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Could it be ADD or ADHD?

I swear the minute our son, Sean, learned to walk he immediately learned to run. Everything about him was a ball of boundless energy! He was also moody, anxious and easily frustrated. However, there were small pockets of time where he would sit and daydream (especially in time out!). Because he was speech delayed due to his brain tumor, he was a biter. When he finally learned to form sentences after starting special ed preschool at age 3, he spoke non-stop!

As he grew, he had trouble making friends. When he occasionally had a friend over, he never wanted to lose at board games. He was a very sore loser. He also constantly wanted my attention, regardless of what I was doing or who I was talking to.

As he started grade school, he had trouble staying focused on tasks. He also had trouble shifting from one task to another. At home, this caused constant frustration. In the classroom he would blurt out answers before being called on.

Getting these kids to sleep can be a daunting task. They can be bed wetters well past their developmental stage. Waking them up in the morning can also be a challenge.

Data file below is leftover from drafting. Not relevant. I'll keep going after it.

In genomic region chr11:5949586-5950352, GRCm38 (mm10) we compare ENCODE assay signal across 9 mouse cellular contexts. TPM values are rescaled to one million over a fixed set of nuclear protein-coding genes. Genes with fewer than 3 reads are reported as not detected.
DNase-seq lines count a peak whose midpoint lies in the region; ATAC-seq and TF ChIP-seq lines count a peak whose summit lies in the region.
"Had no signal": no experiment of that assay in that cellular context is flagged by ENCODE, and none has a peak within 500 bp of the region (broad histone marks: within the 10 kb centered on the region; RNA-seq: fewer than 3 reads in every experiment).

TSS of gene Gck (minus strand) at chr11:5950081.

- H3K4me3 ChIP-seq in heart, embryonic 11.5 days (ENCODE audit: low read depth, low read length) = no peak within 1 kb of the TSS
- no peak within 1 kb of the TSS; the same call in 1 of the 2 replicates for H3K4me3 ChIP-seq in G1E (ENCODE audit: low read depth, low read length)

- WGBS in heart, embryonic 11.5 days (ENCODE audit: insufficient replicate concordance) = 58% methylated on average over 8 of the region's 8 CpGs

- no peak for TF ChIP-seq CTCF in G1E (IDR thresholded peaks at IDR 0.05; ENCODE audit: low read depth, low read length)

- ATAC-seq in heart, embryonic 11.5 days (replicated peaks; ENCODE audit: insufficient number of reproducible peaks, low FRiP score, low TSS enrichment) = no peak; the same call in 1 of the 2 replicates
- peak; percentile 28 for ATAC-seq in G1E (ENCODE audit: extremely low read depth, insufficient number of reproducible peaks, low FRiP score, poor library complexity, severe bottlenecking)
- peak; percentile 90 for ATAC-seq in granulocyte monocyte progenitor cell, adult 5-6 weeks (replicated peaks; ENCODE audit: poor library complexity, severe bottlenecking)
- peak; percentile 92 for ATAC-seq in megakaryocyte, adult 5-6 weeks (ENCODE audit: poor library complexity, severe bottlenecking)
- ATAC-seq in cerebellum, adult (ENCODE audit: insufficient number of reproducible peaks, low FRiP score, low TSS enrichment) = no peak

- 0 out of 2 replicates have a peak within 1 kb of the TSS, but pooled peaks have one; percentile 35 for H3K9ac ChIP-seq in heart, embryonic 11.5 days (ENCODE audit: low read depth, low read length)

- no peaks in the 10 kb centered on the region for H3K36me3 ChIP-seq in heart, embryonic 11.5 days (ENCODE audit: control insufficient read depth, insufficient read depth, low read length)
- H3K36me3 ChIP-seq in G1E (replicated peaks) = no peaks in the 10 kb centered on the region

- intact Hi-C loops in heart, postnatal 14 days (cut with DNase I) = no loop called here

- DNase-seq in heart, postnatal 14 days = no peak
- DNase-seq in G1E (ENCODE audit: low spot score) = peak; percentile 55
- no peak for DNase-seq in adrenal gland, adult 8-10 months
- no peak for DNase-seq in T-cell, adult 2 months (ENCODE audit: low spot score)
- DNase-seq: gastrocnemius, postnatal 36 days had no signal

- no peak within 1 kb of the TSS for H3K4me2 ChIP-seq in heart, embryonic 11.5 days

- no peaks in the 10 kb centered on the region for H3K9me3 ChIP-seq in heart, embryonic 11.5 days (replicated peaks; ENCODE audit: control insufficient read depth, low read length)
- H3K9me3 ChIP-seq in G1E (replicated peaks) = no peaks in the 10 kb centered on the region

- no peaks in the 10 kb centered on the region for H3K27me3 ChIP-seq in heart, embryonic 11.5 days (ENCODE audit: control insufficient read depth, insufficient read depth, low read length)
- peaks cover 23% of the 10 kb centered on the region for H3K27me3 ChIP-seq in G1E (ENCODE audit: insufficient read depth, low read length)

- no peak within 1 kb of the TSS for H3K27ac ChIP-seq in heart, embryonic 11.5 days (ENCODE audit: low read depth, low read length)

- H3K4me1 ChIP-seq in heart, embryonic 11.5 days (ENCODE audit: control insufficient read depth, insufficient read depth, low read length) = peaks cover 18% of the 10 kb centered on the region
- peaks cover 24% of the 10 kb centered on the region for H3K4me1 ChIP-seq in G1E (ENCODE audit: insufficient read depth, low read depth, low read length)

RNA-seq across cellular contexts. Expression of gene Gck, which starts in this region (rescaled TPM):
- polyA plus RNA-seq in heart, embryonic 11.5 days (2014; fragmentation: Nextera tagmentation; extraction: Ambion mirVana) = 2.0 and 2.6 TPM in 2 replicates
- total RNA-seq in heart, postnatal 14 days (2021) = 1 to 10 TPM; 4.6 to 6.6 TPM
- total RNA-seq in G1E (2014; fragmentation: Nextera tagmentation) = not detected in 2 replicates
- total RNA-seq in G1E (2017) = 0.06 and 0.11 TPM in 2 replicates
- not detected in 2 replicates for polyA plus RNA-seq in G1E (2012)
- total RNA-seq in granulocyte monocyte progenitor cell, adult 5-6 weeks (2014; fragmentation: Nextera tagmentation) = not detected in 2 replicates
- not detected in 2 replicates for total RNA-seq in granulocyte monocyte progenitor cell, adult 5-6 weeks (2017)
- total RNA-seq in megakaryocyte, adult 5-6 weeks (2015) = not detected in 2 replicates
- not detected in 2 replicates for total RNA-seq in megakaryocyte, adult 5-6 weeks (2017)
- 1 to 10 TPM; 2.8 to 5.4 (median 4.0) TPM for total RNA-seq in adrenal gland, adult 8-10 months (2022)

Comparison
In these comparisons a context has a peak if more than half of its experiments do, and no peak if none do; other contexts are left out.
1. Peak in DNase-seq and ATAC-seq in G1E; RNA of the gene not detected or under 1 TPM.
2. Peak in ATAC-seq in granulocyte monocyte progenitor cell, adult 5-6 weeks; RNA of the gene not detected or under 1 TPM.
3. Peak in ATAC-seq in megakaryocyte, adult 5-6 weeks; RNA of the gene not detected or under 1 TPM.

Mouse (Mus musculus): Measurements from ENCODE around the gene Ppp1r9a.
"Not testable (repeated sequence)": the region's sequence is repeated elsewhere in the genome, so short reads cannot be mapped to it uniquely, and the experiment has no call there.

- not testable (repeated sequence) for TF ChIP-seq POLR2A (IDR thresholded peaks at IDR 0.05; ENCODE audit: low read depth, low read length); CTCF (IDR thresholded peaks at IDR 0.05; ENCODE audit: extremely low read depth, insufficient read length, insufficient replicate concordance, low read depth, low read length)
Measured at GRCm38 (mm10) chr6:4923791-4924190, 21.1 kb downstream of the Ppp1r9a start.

They often have messy rooms and constantly lose things. With Sean, we often ended up buying duplicates of items after searching in vain for the missing item. If you remember the movie, "Stuart Little", there was a stuffed animal too, and Sean named him Stuart. In anticipation of the day Stuart might be lost, I bought 2 extra Stuarts that I kept hidden for that stormy day!

He had a lot of ear infections and a lot of food allergies. He was an extremely picky eater. But this topic will be covered in a future blog on Sensory Processing Disorder.

So if some of these behaviors have been showing up at your home for more than six months, it's time to see your pediatrician. You will be asked to complete a checklist of items, and you will have the teacher fill one out as well. Then you will submit these to your doctor. She will give you a diagnosis and support if it's appropriate.

Now that we've seen the challenging side of ADD/ADHD - let's look at some of the positive things. These kids have a sparkling personality! They are extremely creative. Sean taught himself how to draw with perspective at a very young age. They can be very humorous and are usually a good conversationalist.

They are often very compassionate. Sean wanted us to adopt a young man recently that didn't have any parents. They are persistent! They often provide a different perspective to a problem. They are very enthusiastic and spontaneous. Their energy and drive can help motivate us when we are wanting to give up!

As parents of these kids, it can be extremely challenging to keep peace in the home. So in next Friday's blog, I will spend a little time talking about how to harness their energy and help keep them organized and motivated at home and school.

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